Help Please - Fondant Details Drooped (After Covering Cake).

Decorating By dessert1st Updated 8 Nov 2008 , 3:48am by kakeladi

dessert1st Posted 7 Nov 2008 , 4:24pm
post #1 of 9

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When I finished this cake at midnight last night, all of the fins and the tail were still upright. I placed it in the cake box and covered the top with Saran Wrap. When I woke up this morning all of the fins & tail had gone limp and were drooped straight down. They were made out of Fondant with Gumpaste added. In the photo they are propped up with toothpicks!

What did I do Wrong? TIA.

I was inspired by a cake posted here, but I can't seem to find it again to that the poster. Sorry, I will do that as soon as I find it. Guess I should have asked them for some tips, huh?

8 replies
PinkZiab Posted 7 Nov 2008 , 4:41pm
post #2 of 9

In future, make your fins and such ahead of time and allow them to dry... but great job overall.

millermom Posted 7 Nov 2008 , 4:53pm
post #3 of 9

Fondant will soften again if it gets moist or sits against BC. If you use gumpaste, or mix fondant with gumpaste, you should have better luck. icon_smile.gif

dessert1st Posted 8 Nov 2008 , 3:03am
post #4 of 9

Whoops, (sorry) I forgot to say that I did dry them well before adding them to the cake - for 2 days in fact. I agree that they are getting moisture from somewhere under the Saran Wrap (the cake itself or the buttercream layer),,,, but I see other pictures of cakes with fondant details that look fine and aren't drooping. What are they doing differently? I did add gumpaste to the fondant in an attempt to avoid the problem but it sure didn't work. Anyone else?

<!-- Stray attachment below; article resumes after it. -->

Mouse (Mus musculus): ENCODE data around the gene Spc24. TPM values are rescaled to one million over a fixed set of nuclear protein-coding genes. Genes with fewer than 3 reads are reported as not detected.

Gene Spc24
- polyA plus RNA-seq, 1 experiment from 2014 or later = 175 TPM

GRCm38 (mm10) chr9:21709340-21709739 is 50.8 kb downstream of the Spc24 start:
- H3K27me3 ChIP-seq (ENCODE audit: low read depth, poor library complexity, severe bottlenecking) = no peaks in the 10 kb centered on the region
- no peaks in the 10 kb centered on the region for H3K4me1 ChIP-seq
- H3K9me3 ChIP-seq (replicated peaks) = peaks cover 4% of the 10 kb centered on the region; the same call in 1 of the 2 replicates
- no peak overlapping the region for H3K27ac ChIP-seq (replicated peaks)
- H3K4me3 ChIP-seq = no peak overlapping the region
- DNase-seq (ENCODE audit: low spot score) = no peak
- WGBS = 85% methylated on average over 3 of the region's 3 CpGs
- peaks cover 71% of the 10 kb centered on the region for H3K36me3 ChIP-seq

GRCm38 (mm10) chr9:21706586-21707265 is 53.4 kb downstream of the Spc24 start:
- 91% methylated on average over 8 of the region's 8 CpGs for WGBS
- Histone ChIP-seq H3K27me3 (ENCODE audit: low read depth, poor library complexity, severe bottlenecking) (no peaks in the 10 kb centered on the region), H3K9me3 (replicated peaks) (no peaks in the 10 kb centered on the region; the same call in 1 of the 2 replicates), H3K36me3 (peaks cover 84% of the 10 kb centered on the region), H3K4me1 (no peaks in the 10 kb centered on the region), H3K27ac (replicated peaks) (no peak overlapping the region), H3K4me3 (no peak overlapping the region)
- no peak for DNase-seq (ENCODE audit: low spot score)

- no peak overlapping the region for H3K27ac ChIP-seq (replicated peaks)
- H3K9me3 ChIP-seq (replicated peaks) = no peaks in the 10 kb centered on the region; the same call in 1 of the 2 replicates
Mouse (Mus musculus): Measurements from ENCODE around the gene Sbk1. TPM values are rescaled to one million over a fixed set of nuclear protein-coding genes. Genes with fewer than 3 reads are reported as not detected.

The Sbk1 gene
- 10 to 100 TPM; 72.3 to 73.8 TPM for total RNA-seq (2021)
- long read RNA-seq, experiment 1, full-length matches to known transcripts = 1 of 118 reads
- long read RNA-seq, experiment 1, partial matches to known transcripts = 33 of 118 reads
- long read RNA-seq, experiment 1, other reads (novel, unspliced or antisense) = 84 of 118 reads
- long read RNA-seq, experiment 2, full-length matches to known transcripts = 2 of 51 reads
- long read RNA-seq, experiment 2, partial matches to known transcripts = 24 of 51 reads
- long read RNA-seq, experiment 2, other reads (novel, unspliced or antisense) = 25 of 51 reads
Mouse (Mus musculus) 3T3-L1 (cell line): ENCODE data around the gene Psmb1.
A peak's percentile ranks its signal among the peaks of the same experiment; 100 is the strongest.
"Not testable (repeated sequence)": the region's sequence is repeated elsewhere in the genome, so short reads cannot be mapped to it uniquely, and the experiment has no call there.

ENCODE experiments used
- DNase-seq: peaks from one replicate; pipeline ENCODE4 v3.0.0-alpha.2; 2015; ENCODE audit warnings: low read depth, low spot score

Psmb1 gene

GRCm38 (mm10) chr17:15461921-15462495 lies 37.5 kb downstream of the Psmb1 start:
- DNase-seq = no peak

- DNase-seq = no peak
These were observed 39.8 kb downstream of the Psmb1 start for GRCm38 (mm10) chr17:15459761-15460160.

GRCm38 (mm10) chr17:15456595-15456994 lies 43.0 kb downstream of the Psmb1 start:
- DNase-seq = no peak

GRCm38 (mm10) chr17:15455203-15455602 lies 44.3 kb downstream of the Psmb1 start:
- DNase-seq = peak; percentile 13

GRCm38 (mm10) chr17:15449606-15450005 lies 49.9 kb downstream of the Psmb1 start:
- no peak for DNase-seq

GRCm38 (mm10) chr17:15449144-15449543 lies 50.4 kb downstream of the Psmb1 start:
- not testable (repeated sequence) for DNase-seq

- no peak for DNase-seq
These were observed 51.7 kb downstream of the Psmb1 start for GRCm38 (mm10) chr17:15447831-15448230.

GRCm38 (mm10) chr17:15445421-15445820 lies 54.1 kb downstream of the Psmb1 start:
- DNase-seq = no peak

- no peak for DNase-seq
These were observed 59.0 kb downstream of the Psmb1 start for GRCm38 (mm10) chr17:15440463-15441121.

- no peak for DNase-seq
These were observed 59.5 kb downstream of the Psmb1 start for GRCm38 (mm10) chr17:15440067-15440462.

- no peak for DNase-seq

kakeladi Posted 8 Nov 2008 , 3:27am
post #5 of 9

The problem is you covered the top w/plastic wrap. This allowed all the moisture in the fondant & cake to be absorbed by the dry fondant. Fondant should never be covered w/plastic wrap *unless* you *want* it to stay moist and not dry out.

dessert1st Posted 8 Nov 2008 , 3:35am
post #6 of 9

Thanks Kaleladi, that's what I was wondering about. What do you do when you have to transport a cake? I don't want my friends to think they're eating something that hasn't been protected from dust & germs.

Also, what if you put it in the fridge? To cover, or not to cover? Sorry for all the questions, I still have lots to learn.

dessert1st Posted 8 Nov 2008 , 3:38am
post #7 of 9

Thanks Kaleladi, that's what I was wondering about. What do you do when you have to transport a cake? I don't want my friends to think they're eating something that hasn't been protected from dust & germs.

Also, what if you put it in the fridge? To cover, or not to cover? Sorry for all the questions, I still have lots to learn.

leah_s Posted 8 Nov 2008 , 3:43am
post #8 of 9

There's no reason to put a cake in the refrigerator unless it has a perishable filling. And if I deliver, I dont' box. the cake is gong to sit out on display anyway. If a customer picks up a cake, then I box.

kakeladi Posted 8 Nov 2008 , 3:48am
post #9 of 9

Exactly what leahs saidicon_smile.gif If I am delivering a wedding cake it never is boxed or covered.
I make sure I vacuum my car and put down a clean sheet - don't have pets & don't smoke so I see no reason to box each tier and assemble each and evey cake. When I was delivering 3 to 6 wedding cakes a wknd I wouldn't have time to box, deliver, and assemble each one.

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